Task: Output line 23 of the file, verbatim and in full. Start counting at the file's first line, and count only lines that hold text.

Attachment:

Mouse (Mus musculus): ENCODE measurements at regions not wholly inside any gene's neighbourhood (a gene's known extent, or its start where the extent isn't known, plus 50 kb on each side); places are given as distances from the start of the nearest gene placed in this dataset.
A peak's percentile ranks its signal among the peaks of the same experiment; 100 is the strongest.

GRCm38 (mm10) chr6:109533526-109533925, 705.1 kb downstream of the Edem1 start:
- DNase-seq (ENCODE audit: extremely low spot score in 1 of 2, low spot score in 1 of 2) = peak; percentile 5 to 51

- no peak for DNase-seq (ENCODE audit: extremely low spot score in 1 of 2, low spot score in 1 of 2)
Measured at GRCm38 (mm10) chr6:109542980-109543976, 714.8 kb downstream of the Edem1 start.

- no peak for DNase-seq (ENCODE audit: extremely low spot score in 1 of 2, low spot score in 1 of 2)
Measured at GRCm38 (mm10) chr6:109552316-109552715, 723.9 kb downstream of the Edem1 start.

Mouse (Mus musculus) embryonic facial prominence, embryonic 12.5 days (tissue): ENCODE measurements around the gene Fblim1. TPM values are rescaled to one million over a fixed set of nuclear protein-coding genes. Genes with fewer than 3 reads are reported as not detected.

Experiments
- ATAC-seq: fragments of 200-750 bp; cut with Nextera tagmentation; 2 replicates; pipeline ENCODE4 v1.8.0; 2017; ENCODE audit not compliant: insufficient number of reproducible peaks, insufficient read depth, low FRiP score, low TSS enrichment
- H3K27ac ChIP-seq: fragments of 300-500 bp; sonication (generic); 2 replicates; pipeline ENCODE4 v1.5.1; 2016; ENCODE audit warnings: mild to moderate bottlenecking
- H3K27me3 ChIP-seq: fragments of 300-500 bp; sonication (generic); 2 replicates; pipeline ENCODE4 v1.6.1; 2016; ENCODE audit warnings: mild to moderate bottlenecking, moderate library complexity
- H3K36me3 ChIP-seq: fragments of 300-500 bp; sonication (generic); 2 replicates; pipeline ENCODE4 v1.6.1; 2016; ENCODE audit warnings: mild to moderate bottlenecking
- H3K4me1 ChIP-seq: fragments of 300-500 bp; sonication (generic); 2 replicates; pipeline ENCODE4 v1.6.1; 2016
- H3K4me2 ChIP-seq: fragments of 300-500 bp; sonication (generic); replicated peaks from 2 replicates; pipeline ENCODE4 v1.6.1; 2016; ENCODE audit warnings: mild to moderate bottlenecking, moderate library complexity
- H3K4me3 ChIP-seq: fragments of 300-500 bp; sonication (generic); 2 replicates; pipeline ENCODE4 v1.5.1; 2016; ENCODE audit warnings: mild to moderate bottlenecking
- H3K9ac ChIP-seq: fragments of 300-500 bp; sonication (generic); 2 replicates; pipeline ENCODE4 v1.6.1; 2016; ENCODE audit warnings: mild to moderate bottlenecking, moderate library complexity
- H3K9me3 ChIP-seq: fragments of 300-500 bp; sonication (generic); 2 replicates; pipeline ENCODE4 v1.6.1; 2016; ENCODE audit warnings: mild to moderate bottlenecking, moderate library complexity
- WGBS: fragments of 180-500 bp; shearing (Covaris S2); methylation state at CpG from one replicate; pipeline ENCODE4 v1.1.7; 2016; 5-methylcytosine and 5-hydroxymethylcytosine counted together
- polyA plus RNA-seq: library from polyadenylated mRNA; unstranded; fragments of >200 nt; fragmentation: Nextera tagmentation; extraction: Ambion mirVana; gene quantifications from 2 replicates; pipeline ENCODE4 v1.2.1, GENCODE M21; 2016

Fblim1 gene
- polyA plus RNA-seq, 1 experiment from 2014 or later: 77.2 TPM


- polyA plus RNA-seq, 1 experiment from 2014 or later: 77.2 TPM